Following in the footsteps of Ang Lee's "Crouching Tiger, Hidden Dragon" and Zhang Yimou's "Hero" and "House of Flying Daggers," Chinese director Chen Kaige is the latest internationally acclaimed Asian director lured by the call of the wu xia genre. Despite one of the highest budgets of any Chinese films in history, Kaige's "The Promise" is among the least satisfying of the recent sword-and-fantasy epics. Gorgeous costumes, elaborate fights and the illusion of swooning romance don't amount to very much if you don't care about any of the characters for a single second.
"The Promise" has an archetypal heroic story -- Kunlun (Jang Dong-Gun) is a weak slave who knows nothing of his past. The ambitious General Guangming (Hiroyuki Sanada) admires Kunlun's seemingly magical speed and captures him, giving him a boost of confidence in the process. After being slightly wounded by a mysterious Assassin (Liu Ye), General gives the Slave his armor and tells him to rescue the Princess Quincheng (Cecilia Cheung). The Princess falls for the man who rescues her, but follows the armor and believes her love to be the General. Toss in the evil Duke of the North (Nicholas Tse), who wants the Princess for himself and you have a pretty busy love story involving some pretty flat character who aren't used for much more than looking pretty.
There are indications that in order to streamline the storytelling, much of the General's character was cut out and, indeed, the American cut rounds roughly 25 minutes shorter than the version released in China. Perhaps those magical 25 minutes contain the narrative smoking gun that would have made the longing all of these people say they have for each other into more than mere words. Then again, I had a similar problem with "House of Flying Daggers" -- I can be endlessly entertained by martial arts action and fight choreography if that's what the movie wants to be, but if, like "The Promise," the movie thinks its better than it is, it had darned well better provide substance.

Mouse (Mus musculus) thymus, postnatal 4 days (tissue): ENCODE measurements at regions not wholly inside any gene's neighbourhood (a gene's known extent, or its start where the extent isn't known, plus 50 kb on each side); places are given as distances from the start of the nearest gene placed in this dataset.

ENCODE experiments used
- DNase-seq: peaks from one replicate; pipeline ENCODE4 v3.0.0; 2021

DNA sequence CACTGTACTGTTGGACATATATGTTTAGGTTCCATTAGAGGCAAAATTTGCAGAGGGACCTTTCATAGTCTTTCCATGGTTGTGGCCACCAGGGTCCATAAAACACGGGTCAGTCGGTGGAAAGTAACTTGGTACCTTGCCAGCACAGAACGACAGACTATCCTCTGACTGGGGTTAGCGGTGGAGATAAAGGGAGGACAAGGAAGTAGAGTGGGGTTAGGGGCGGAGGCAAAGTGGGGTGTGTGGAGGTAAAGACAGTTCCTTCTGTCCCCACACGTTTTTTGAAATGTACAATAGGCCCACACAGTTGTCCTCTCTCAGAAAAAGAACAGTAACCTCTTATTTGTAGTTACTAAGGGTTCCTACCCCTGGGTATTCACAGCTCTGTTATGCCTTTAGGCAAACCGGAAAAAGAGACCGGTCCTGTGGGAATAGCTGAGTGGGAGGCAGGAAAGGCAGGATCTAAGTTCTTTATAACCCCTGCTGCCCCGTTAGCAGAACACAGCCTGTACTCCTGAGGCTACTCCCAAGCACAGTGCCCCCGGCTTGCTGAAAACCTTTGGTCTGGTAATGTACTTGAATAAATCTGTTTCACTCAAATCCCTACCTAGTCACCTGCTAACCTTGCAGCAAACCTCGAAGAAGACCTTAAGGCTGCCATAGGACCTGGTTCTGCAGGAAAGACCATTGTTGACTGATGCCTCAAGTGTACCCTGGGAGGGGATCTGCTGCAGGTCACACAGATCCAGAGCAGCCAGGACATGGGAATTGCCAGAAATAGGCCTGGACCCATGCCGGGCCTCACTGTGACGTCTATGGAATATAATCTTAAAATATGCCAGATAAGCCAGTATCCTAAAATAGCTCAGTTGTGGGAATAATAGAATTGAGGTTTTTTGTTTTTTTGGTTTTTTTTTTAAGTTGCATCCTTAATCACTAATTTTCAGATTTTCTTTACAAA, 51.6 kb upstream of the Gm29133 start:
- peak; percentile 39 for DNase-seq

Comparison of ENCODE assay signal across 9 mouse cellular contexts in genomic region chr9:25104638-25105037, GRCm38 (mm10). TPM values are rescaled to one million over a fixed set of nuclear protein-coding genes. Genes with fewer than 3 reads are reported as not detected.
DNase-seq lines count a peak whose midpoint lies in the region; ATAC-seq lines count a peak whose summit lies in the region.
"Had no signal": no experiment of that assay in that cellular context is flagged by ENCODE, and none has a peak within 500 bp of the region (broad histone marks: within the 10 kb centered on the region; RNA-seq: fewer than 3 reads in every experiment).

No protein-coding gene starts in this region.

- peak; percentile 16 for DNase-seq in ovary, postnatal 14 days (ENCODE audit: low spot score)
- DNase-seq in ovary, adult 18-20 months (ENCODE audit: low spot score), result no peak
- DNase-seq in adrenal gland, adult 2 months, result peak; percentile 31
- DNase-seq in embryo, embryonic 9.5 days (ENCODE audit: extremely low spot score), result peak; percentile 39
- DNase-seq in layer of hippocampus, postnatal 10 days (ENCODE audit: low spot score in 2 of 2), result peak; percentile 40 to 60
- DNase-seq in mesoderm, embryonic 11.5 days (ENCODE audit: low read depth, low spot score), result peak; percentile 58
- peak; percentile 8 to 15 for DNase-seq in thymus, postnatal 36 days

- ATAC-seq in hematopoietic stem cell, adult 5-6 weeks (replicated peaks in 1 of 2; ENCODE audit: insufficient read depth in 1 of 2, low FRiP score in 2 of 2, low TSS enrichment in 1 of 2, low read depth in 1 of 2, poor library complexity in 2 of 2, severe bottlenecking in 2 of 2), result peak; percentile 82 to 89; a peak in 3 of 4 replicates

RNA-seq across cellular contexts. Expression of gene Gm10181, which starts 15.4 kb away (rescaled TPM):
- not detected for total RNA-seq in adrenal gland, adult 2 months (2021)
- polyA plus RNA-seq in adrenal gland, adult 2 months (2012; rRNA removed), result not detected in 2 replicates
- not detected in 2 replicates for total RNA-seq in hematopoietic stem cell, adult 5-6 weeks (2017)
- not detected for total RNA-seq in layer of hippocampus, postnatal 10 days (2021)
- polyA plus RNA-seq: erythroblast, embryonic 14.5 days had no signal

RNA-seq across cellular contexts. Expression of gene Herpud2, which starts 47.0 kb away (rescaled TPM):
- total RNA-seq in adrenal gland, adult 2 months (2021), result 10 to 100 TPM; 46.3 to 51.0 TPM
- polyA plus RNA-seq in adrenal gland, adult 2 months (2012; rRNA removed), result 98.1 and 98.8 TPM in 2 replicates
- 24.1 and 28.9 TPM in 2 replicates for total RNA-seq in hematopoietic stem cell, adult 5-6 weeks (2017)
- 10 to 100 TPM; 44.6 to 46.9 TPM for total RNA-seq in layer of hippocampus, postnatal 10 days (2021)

"The Promise" is more fantastical that the other recent Asian imports, relying heavily on CGI effects, particularly in an early scene involving thousands of digital soldiers and thousands of digital bulls. Because the effects aren't nearly up to the level audiences expect from American studio films, they have a cartoonish quality. I suspect that some of the laughter is actual intention, giving off a "Kung Fu Hustle" vibe, but most just comes from images that don't look nearly as cool as Chen must have hoped they would. In addition, that huge solider/bull conflagration is so big and comes so early that nothing that follows can follow.
During the disappointing wait for the next fight, there's nothing to do but concentrate on the ample empty eye candy. While watching unmotivated character wander into obvious traps, I was distracted by visuals like the Duke's giant golden birdcage, which becomes a prison for the Princess, clad in a feathered coat. I also liked the random goddess who keeps appearing whenever the plot needs a bit of a push.
Maybe the movie needed more of that goddess.Copyright © 2015, Los Angeles Times